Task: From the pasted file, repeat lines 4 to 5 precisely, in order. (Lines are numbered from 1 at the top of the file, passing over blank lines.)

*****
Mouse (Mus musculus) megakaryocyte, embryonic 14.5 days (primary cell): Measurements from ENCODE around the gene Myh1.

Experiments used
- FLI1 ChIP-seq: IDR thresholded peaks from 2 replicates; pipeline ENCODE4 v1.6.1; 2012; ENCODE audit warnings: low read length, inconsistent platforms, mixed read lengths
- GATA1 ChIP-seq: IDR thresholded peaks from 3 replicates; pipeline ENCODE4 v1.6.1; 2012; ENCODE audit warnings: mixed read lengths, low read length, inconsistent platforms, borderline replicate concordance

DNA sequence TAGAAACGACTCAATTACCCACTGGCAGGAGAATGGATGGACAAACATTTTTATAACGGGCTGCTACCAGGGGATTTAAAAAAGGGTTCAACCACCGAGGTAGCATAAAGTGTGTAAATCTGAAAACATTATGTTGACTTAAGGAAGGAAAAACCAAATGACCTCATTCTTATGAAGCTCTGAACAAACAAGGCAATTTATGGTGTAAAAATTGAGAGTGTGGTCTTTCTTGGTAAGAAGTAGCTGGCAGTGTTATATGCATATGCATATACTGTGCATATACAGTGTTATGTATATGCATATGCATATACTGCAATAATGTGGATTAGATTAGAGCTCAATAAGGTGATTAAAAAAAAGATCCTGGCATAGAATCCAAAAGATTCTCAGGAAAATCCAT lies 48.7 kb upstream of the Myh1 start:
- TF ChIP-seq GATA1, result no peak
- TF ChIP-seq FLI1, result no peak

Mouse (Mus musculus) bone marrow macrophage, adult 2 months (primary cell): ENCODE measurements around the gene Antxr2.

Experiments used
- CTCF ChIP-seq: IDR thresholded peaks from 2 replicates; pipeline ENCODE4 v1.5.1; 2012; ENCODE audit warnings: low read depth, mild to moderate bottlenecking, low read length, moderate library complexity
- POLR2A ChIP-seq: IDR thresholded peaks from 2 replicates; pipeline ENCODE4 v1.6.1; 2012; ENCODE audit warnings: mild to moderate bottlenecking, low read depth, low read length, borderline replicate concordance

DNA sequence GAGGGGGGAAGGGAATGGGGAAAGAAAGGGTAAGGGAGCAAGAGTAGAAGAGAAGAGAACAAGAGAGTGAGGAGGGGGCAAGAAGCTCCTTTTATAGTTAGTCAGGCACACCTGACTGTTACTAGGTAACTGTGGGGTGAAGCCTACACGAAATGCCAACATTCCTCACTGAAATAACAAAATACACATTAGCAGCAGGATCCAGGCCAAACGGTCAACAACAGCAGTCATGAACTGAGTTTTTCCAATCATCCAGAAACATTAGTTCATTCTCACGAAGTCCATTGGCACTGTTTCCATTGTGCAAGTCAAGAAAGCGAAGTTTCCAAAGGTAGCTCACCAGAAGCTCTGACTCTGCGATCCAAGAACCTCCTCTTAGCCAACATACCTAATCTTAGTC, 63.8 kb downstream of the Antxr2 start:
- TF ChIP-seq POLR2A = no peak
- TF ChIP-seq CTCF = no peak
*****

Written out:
- GATA1 ChIP-seq: IDR thresholded peaks from 3 replicates; pipeline ENCODE4 v1.6.1; 2012; ENCODE audit warnings: mixed read lengths, low read length, inconsistent platforms, borderline replicate concordance

DNA sequence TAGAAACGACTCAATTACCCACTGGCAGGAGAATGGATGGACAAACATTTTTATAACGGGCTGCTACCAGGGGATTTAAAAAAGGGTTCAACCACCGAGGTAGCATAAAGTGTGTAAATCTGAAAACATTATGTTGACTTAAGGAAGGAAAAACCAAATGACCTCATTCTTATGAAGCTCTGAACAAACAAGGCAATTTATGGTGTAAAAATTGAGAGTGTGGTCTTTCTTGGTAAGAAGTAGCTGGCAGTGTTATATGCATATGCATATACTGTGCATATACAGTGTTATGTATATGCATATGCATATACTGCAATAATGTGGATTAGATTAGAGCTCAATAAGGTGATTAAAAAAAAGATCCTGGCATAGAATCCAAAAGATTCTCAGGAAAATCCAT lies 48.7 kb upstream of the Myh1 start: